Breaking The “Righteous” Meter

Reading Time: 4 mins

In the first few years after God saved me I saw sin as this unfortunate parasite that was slowly sucking the life out of me.

In the first few years after God saved me I saw sin as this unfortunate parasite that was slowly sucking the life out of me. But I imagined that through enough hours of prayer, fasting and quiet time with the Lord I could successfully rid myself of these pesky leeches. I thought that through some sort of twisted idea of self-achievement I would finally be free of them. I would love God with all my heart, mind, and soul. I looked forward to 5 years, 10 years, and, if I really sucked at being a Christian, 15 years from now finally to have a pure relationship with the Lord. No more sin for me. No siree! Or at least less sin.

I'm sorry, but that idea is so full of lies. We are all sinners by nature, every one one of us. In the deepest, hidden parts of us we are laden with sin. It's inescapable. It didn't go away after we were saved and it never will. The Holy Spirit didn't magically make us perfect little Christ followers.

Isn’t that an uncomfortable truth, that we will always need a Savior? The weird part about our self-denial is that we know that, yet every time we sin it's a surprise to us. We think, "Oh my gosh! How could I do that?" We're taken aback. And that surprise leads to defeat as we realize we will never get it right. Why the defeat?

Let me give you an image that we all believe at times. We are so addicted to self-salvation projects that we think we have two meters. We have a "sin meter" and a "righteous meter." We break God's law and the sin meter rises while the righteous meter lowers in synchrony. And each time we repent our "sin meter" is dropping and our "righteousness meter" is rising. This is a foolish idea--an idea that is killing the hearts of Christians everywhere.

First of all, there are no "meters." If there were, you would have both meters continually full to the brim. Martin Luther said something so simple, yet so perceptive, about our human condition. "We are simultaneously sinners and saints." Fully a sinner in ourselves and yet fully righteous in Christ. What kind of crazy split personality weirdos are we? Yet this idea is all throughout the Bible. Romans 1 paints this picture perfectly. I'll read it as our self-righteous nature tends to read it.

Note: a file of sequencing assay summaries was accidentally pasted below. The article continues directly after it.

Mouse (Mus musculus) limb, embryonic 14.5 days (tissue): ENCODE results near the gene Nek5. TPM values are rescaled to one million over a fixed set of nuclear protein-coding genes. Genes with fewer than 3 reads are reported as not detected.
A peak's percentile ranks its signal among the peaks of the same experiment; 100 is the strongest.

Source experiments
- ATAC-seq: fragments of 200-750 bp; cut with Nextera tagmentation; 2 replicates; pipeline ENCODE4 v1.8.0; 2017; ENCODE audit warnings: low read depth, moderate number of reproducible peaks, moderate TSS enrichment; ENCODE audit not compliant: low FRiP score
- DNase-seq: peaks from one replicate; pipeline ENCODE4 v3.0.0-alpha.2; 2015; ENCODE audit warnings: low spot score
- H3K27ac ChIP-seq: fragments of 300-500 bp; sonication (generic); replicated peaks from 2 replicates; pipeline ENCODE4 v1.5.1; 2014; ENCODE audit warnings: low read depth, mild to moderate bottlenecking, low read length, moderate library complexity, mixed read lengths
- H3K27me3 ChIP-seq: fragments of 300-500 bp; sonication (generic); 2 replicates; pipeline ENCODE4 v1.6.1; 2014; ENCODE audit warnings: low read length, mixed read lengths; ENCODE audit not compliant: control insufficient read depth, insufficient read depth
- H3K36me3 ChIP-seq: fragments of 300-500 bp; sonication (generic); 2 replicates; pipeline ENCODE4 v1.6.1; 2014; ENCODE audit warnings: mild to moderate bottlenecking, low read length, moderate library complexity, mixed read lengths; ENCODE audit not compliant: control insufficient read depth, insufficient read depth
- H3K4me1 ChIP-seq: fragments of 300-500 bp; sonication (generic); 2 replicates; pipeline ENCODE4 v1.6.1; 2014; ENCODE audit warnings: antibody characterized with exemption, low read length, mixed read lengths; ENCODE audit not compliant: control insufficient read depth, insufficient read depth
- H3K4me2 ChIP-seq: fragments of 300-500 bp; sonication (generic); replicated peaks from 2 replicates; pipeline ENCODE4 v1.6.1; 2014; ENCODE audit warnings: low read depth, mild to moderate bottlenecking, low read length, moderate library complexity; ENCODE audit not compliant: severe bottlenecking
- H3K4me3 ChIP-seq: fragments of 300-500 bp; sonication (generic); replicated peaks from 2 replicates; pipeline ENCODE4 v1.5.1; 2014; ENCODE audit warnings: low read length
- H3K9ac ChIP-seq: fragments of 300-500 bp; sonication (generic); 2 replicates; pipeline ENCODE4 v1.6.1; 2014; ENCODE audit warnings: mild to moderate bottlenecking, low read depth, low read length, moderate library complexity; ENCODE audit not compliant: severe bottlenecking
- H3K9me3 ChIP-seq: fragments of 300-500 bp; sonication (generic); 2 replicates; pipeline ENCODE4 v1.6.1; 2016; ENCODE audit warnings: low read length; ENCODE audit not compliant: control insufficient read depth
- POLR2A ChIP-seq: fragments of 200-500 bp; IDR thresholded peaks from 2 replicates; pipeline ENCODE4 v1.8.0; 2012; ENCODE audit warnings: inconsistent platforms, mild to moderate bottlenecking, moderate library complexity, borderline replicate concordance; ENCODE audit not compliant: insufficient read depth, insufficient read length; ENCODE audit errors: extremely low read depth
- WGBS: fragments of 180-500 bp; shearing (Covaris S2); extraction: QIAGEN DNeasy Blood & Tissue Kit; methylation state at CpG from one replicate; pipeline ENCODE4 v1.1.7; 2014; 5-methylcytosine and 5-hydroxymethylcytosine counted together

“For although they knew God, they did not honor him as God or give thanks to him, but they became futile in their thinking, and their foolish hearts were darkened. Claiming to be wise, they became fools, and exchanged the glory of the immortal God for images resembling mortal man and birds and animals and creeping things,'' Romans 1:21-23.

Idols! Disgusting, detestable idols. And read on to see what it got for those sinners:

“Therefore God gave them up in the lusts of their hearts to impurity, to the dishonoring of their bodies among themselves, because they exchanged the truth about God for a lie and worshiped and served the creature rather than the Creator, who is blessed forever! Amen. For this reason God gave them up to dishonorable passions. For their women exchanged natural relations for those that are contrary to nature; and the men likewise gave up natural relations with women and were consumed with passion for one another, men committing shameless acts with men and receiving in themselves the due penalty for their error. And since they did not see fit to acknowledge God, God gave them up to a debased mind to do what ought not to be done. They were filled with all manner of unrighteousness, evil, covetousness, malice. They are full of envy, murder, strife, deceit, maliciousness. They are gossips, slanderers, haters of God, insolent, haughty, boastful, inventors of evil, disobedient to parents, foolish, faithless, heartless, ruthless. Though they know God’s righteous decree that those who practice such things deserve to die, they not only do them but give approval to those who practice them,'' Romans 1:24-32.